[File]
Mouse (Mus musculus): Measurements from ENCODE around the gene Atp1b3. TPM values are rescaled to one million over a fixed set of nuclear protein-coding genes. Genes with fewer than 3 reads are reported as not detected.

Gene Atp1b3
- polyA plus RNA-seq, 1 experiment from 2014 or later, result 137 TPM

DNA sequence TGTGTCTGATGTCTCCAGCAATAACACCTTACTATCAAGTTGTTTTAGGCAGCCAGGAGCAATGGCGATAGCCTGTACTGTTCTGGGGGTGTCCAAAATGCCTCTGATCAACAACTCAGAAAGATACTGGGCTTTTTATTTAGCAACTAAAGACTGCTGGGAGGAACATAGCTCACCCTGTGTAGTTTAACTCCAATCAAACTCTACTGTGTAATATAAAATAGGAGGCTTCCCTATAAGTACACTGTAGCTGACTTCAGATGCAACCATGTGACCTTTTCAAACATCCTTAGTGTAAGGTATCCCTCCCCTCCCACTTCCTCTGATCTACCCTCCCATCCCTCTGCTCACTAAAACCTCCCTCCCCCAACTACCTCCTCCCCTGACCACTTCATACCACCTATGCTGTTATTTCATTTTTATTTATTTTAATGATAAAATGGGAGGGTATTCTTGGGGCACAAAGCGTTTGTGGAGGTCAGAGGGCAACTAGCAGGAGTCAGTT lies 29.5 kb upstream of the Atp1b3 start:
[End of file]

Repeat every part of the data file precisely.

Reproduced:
Mouse (Mus musculus): Measurements from ENCODE around the gene Atp1b3. TPM values are rescaled to one million over a fixed set of nuclear protein-coding genes. Genes with fewer than 3 reads are reported as not detected.

Gene Atp1b3
- polyA plus RNA-seq, 1 experiment from 2014 or later, result 137 TPM

DNA sequence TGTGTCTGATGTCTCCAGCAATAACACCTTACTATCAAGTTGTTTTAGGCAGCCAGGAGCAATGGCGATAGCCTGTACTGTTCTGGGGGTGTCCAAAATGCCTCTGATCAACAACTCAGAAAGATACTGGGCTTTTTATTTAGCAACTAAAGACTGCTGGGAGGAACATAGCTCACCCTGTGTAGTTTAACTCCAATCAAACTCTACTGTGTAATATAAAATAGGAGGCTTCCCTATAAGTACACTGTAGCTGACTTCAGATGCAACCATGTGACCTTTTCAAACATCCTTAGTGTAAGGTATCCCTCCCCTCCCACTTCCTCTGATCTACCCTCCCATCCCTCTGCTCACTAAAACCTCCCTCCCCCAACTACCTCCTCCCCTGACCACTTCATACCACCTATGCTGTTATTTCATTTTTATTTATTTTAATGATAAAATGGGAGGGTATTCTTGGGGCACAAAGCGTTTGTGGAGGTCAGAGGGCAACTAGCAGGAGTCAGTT lies 29.5 kb upstream of the Atp1b3 start: